Mother’s Day is the one special day a year that we children, young and old, get to celebrate our moms. For the motherless children among us, the day can be bittersweet.

I am one of those children. My mother, Sheila Mary (Crowe) Morrissey, died from cancer in 1953 at the age of 43. I was three years old.

Although I was motherless at a very early age, I did not have an unhappy childhood. I was fortunate because I have a responsible and loving sister, Patti, who is fourteen years older than I, and she assumed some of the role of mother in my life. Also, I had an incredibly loving caregiver, Isabelle Moorhouse, who was present in my life from the early 1950s until 2005 when she died at 97. In addition, I was well loved and guided by father, John Morrissey, and three wonderful big brothers, John, Tom, and Paul.

The first time I can recall Mother’s Day was in first grade when my class started to make a special Mother’s Day work of art. My teacher was Sister Francis, a Dominican nun, at St. Raymond’s School in Providence, Rhode Island. The story that I want to share with you is a shining example of a teacher who was willing to take that extra step to help her student.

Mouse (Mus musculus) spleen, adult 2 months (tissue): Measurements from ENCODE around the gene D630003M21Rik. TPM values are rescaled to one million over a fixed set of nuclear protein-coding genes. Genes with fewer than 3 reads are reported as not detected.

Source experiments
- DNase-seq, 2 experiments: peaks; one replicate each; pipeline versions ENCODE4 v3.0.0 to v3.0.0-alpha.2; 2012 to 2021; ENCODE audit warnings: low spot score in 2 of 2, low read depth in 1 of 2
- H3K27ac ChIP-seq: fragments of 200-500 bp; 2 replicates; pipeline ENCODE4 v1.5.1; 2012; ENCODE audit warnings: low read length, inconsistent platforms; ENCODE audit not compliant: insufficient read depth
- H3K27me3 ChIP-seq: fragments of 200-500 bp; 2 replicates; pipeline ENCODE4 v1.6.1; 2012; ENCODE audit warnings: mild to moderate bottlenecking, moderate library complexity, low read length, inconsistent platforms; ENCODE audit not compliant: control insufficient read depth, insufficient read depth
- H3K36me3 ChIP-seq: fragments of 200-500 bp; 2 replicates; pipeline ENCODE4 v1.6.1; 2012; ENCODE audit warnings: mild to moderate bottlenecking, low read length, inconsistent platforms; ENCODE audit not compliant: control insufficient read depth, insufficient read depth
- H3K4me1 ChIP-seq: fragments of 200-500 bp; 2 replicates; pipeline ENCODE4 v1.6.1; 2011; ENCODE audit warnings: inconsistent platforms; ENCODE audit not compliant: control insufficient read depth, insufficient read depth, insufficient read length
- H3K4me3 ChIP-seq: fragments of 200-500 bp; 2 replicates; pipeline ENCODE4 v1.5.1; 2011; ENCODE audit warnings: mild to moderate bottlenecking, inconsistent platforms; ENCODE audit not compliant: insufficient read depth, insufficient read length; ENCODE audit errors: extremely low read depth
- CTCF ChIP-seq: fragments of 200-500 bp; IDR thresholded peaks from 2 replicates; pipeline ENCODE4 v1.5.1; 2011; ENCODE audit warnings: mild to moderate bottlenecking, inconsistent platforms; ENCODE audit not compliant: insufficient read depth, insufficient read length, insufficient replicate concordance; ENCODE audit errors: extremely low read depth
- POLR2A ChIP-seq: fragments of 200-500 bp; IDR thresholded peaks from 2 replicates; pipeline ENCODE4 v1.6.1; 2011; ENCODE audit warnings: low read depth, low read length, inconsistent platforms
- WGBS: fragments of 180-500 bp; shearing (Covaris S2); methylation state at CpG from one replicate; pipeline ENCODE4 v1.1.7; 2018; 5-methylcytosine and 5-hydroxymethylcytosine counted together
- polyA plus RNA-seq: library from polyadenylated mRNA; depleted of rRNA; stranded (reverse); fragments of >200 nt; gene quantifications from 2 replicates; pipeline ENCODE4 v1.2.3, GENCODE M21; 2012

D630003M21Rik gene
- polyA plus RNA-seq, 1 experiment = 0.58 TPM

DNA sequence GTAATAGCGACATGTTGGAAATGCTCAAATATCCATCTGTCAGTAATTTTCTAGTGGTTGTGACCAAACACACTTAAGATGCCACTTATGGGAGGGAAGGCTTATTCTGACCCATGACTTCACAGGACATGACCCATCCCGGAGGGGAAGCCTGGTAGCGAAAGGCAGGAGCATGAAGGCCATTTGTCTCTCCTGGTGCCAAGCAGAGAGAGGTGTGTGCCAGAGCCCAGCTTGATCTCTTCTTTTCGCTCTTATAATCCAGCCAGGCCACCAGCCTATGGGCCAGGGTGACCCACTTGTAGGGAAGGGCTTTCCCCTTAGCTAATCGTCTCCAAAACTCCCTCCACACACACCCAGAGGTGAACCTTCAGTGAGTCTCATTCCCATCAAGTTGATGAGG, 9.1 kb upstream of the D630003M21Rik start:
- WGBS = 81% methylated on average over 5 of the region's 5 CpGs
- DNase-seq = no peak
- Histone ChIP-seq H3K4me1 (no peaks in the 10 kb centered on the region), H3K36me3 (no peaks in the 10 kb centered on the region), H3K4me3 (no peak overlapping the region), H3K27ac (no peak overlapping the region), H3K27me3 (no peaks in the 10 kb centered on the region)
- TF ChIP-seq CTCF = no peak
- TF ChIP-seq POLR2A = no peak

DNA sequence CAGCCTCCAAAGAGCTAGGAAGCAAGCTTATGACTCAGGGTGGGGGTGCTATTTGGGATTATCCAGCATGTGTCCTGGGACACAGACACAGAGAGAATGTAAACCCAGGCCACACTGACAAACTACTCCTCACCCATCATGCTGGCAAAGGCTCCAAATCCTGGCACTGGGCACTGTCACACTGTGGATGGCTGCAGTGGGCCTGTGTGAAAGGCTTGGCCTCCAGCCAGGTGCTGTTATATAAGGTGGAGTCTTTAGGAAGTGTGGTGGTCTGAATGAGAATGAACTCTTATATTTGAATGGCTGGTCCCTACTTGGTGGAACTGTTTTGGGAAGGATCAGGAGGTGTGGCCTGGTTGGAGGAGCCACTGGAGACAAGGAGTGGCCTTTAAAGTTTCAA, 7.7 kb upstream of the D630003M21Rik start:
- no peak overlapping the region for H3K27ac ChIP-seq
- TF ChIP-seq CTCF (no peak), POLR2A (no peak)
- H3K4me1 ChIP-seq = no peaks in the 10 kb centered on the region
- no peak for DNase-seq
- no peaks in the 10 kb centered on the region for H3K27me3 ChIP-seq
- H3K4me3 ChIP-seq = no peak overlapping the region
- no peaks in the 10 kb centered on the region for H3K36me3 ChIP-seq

Death is a very uncomfortable topic for many people, especially the death of the mother of a young child. But, instead of ignoring my circumstances, Sister Francis chose to reach out to me and acknowledge my loss. Little did she know that what she did in our classroom that day made Mother’s Day a whole lot more bearable for me, not just that year, but every year. From that Mother’s Day on, I too had a special gift to give to my mother.

The gift from Sister Francis allowed me to express my feelings on Mother’s Day. I felt special because I was the only student in the class to receive this gift. I found this a most agreeable Mother’s Day solution and happily repeated the same format throughout elementary school when the time came to make our annual Mother’s Day art surprise.

I invite you to share my story in the hope that it might offer you comfort as well. I chose to have my story illustrated so that it can be read by both young children and adults.

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